A BORDERS MSP has vowed to support an Innerleithen mother who has accused a private security firm of corporate manslaughter following her son’s death in Iraq, writes Kenny Paterson.
Security guard Paul McGuigan, 37, originally from Peebles, was shot dead by fellow G4S worker Danny Fitzsimmons in 2009.
It is now maintained that the multi-national company were warned that Fitzsimmons had previous convictions, including an outstanding charge for a firearms offence.
And medical records also appear to show the former paratrooper had been diagnosed as having post-traumatic stress disorder.
However, he was still employed and sent to Baghdad to work as a security contractor – and within hours of arriving had murdered former Marine Mr McGuigan, as well as Australian guard Darren Hoare. Fitzsimmons was found guilty of murdering both men in 2011 in an Iraqi court and is currently serving a 20-year prison sentence.
Christine Grahame, MSP for Midlothian South, Tweeddale and Lauderdale, now plans to meet with Mr McGuigan’s mother, Corinne Boyd-Russell, to discuss the case.
Ms Grahame told TheSouthern: “The additional evidence that has come forward seems to show the warnings set out to G4S about the man they employed who went on to kill Mr McGuigan went unheeded.
“I want to find out whether there is an issue of corporate culpability by the employer.”
Ms Grahame, a qualified solicitor, said as the offences took place in Iraq, the Crown Office cannot take any action.
“However, I hope the relevant authorities will look into this matter,” she added.
“There may also be a case for putting pressure on the Iraqi authorities to look into the company’s role.
“It appears the company were clearly warned about the mental instability of Mr Fitzsimmons.
“Mrs Boyd-Russell will be inundated at the moment, but I wish to speak to her as soon as possible about the case.
“This is a traumatic case for everyone, not just Mr McGuigan’s family, but the parents of Mr Fitzsimmons. They are also the victims.
“I am sure if the security company had taken the appropriate steps in vetting Mr Fitzsimmons, Mr McGuigan would be alive today.”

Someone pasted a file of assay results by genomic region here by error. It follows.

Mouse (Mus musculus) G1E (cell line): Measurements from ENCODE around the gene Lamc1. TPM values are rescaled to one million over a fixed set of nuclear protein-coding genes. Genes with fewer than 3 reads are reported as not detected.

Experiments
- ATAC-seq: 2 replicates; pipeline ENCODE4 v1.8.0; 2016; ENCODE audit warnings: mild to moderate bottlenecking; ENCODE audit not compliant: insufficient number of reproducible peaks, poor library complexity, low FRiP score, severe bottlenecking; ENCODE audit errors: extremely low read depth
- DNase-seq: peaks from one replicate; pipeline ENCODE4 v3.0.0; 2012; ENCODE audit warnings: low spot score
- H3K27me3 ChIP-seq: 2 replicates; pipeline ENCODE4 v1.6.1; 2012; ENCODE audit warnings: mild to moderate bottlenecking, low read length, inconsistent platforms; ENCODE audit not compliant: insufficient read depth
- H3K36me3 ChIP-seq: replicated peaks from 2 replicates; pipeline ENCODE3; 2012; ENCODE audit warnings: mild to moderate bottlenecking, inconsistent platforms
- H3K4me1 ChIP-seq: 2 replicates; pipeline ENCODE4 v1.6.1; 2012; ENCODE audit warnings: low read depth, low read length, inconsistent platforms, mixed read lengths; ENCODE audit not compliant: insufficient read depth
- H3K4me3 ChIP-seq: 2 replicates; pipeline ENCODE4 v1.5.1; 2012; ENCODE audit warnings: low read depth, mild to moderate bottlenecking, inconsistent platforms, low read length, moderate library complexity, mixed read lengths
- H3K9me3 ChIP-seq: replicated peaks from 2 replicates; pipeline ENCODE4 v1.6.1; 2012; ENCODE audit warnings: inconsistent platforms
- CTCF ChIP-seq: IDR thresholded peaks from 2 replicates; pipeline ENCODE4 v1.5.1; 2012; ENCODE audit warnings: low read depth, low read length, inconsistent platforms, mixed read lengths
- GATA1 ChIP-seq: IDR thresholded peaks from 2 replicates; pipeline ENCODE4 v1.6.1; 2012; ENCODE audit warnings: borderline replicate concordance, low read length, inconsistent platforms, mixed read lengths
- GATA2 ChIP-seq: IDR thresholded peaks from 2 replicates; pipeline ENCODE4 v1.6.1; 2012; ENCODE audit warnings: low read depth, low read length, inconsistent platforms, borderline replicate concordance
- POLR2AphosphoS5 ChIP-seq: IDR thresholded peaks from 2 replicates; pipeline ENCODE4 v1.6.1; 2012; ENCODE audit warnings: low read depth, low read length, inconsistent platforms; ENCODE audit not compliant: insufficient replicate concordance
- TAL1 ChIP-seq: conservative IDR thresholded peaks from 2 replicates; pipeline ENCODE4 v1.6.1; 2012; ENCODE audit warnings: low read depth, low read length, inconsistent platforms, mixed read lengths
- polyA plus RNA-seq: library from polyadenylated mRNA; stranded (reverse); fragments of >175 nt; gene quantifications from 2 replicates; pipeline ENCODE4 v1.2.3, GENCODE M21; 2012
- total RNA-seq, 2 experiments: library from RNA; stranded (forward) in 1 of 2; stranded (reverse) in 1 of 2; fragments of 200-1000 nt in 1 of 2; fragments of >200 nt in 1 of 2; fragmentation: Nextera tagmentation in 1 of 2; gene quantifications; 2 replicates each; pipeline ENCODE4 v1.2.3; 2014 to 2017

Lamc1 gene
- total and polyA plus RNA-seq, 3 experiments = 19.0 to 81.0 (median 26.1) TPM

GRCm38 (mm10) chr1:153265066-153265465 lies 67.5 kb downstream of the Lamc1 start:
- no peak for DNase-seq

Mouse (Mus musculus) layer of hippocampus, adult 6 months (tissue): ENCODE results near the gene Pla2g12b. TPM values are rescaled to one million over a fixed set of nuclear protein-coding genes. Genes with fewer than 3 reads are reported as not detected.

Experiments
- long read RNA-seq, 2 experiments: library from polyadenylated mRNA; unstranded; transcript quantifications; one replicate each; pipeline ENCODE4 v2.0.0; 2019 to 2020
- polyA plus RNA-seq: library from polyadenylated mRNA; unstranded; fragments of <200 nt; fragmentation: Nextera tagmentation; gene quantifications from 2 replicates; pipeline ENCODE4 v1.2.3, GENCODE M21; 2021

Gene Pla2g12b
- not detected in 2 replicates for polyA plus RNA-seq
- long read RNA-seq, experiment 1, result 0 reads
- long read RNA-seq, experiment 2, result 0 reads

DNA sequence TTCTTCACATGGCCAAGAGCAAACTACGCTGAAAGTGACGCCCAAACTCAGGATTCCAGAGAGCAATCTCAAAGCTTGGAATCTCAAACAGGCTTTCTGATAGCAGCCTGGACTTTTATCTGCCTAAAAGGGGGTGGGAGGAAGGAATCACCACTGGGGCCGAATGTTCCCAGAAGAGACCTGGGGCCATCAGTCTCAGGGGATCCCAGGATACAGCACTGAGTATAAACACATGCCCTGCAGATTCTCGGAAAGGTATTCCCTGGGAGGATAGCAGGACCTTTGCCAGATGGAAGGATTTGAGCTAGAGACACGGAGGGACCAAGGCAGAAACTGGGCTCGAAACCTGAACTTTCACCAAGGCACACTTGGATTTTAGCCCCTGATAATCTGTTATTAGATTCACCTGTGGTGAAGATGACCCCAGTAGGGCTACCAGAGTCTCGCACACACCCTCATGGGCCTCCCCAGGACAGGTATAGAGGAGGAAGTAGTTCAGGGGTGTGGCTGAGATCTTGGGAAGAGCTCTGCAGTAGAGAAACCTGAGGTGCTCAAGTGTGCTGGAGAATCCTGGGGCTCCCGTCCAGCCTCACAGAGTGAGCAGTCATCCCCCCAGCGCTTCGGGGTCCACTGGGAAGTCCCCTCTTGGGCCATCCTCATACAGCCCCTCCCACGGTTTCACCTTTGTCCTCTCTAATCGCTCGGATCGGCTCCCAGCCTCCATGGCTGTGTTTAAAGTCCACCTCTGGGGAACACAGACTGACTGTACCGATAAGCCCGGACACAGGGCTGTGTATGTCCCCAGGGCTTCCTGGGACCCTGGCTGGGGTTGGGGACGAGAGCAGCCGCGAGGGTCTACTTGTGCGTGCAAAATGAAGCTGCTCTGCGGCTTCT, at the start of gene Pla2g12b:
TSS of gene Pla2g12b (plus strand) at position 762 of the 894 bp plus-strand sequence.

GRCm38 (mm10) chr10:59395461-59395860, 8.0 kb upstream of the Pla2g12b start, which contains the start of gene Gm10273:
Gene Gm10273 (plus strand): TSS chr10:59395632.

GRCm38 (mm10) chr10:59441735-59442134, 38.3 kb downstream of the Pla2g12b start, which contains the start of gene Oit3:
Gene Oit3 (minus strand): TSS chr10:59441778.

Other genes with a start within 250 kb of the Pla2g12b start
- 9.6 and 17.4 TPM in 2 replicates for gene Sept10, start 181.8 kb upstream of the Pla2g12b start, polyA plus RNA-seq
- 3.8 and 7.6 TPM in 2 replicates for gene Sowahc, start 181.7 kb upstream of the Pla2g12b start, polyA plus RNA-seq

Speaking this week, Mrs Boyd-Russell recalled how she heard her son had been killed.
She said: “His partner said ‘There has been an accident, Paul is dead’.
“I said ‘No, don’t be silly’. I said ‘There couldn’t have been an accident, Paul was not on duty’.
“(I was told) he had been in some sort of altercation in the camp and that Paul and an Australian Darren Hoare had been shot and killed.”
It now appears that two emails were sent by a G4S worker advising the firm of Fitzsimmons’ unstable frame of mind and previous offences, before he was sent to Iraq.
The anonymous employee wrote: “I am concerned you have taken to employing a violent criminal from Manchester by the name of Danny Fitzsimmons.
“I am alarmed he will shortly be able to handle a weapon and be exposed to members of the public.
“I am speaking out because I feel people should not be put at risk.”
After receiving no response from the firm after three days, he sent another email: “I am disgusted that this individual will gain a job with such a large company.
“It will just fuel his lust for violence.
“Surely you must have some duty of care to not allow this to happen.”
After being told about the warnings issued to G4S, Mrs Boyd-Russell said: “[Fitzsimmons] fired the bullets.
“But the gun was put in his hand by G4S ArmorGroup. They put the gun in that man’s hand.
“I want G4S to be charged with corporate manslaughter and be held accountable for what they did.”
A G4S spokesman claimed Fitzsimmons falsified and withheld information during his recruitment, but also admitted his screening was “not completely” in line with the company’s procedures.
He added that the Crown Prosecution Service had said in court that there was no corporate manslaughter case to pursue.
The spokesman also said the emails warning G4S about Fitzsimmons were not received by its HR department.